Several of their complaints, however, focused on the professionalism of the attorneys.  Several judges identified personal disagreements and clashes between opposing counsel as a problem that often derailed mediation.  The issue was more likely to arise in a private mediation (compared to court sponsored mediation) according to Magistrate Judge Sally Shushan, U.S. District Court, Eastern District of Louisiana.  

 Individual attorney vanity was also identified as a settlement inhibitor.  Some attorneys are so focused on their own agenda and prior successes that the settlement cannot focus on the case at hand.  This braggadocio also causes client over confidence.  Reading this reminded me of something I may have said on one or more occasions:  “He is a great attorney.  If you don’t believe me, just ask him.”  Finally, several judges complained about arbitrary money demands.  One judge mentioned a case where the plaintiff’s opening demand was three times the statutory cap on all damages.  Other attorneys would change their pre-mediation offers without reason.  Some attorneys will indicate to the mediator that a fact unknown to the other side, and not to be shared with the other side, changed the value of the case.  By not sharing the information, mediation had no chance to succeed.  I have witnessed this behavior as well.  Typically, it does more harm than good and leaves a poor impression on the mediator.  Judge Celeste Bremer of the Southern District of Iowa usually concludes that the attorney making arbitrary demands is unprepared.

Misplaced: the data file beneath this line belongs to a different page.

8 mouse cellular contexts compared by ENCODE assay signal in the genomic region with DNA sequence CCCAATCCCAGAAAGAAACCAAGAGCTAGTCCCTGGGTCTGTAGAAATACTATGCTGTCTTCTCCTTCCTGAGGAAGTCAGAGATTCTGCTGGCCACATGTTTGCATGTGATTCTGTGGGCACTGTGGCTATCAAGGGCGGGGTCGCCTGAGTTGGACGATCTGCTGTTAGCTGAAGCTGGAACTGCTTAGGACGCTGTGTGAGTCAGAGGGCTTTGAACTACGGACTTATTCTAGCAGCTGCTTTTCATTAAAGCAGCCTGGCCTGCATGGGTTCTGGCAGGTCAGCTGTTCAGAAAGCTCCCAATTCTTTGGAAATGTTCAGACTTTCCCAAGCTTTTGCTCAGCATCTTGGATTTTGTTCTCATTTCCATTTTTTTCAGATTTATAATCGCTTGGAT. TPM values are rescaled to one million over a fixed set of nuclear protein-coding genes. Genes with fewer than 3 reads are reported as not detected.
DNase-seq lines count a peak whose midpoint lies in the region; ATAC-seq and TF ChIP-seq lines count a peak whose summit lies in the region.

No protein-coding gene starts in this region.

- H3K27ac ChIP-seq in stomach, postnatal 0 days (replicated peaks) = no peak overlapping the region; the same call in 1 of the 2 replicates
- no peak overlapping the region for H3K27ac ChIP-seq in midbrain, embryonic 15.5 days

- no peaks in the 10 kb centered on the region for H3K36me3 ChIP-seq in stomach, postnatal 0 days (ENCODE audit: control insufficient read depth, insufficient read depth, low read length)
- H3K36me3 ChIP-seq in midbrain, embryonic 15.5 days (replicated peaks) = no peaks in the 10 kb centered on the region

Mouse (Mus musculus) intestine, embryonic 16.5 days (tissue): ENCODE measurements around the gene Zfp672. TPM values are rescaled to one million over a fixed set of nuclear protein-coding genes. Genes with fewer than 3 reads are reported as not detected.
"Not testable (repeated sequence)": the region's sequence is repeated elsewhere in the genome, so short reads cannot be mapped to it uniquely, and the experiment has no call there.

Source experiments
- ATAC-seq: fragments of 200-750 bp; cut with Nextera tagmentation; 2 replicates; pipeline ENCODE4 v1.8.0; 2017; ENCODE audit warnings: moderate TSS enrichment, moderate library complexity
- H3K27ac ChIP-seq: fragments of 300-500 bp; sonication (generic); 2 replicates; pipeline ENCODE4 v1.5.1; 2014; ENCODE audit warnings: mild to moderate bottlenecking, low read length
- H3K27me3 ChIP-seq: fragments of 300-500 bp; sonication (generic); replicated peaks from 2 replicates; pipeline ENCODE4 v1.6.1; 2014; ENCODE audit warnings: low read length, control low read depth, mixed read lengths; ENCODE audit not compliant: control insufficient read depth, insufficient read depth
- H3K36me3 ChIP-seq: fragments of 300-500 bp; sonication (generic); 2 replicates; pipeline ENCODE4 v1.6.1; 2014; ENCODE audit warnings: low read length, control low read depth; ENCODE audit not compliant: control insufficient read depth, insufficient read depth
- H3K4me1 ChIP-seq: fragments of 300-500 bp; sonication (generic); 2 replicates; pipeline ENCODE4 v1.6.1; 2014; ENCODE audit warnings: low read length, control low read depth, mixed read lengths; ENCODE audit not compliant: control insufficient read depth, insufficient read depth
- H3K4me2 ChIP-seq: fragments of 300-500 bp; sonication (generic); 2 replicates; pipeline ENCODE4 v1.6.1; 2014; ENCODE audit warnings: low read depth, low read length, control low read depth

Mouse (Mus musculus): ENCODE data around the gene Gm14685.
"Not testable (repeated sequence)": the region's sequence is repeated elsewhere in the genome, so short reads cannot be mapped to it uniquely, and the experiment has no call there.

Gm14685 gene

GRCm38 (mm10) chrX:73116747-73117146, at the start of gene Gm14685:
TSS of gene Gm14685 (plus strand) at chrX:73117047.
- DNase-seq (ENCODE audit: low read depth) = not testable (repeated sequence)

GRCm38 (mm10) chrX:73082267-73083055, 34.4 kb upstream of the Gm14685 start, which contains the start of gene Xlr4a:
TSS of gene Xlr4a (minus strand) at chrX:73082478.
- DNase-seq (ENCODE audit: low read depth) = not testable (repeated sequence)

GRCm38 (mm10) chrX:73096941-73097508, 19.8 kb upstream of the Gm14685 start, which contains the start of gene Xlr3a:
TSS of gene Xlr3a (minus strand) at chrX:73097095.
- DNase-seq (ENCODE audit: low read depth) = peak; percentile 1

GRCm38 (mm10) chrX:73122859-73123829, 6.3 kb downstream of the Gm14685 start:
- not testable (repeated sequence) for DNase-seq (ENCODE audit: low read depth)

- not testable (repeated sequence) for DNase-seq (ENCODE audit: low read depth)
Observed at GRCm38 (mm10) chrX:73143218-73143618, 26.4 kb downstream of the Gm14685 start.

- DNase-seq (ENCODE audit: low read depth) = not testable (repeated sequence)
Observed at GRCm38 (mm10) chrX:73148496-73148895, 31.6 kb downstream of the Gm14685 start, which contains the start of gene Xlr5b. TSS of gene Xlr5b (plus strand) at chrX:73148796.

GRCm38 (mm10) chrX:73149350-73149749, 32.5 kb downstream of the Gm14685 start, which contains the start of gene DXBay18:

Mediation with the best of intentions is not always going to succeed.  Engaging in the type of unprofessional conduct discussed in this article prevents the process of mediation from succeeding.  This is simply unprofessional.  Fortunately, this unprofessional behavior is not typical.  Even better, when this behavior occurs, it often dissipates over the course of the day, especially if you have a good mediator.

*Photo from Phineas & Ferb television show from Disney Channel. All copyrights reserved by appropriate parties.


Uncle Sam Seeks Repayment Under Medicare Secondary Payer Act

How Come I Don't See "Sue Plaintiff's Lawyer And Insurance Company" On This Chart?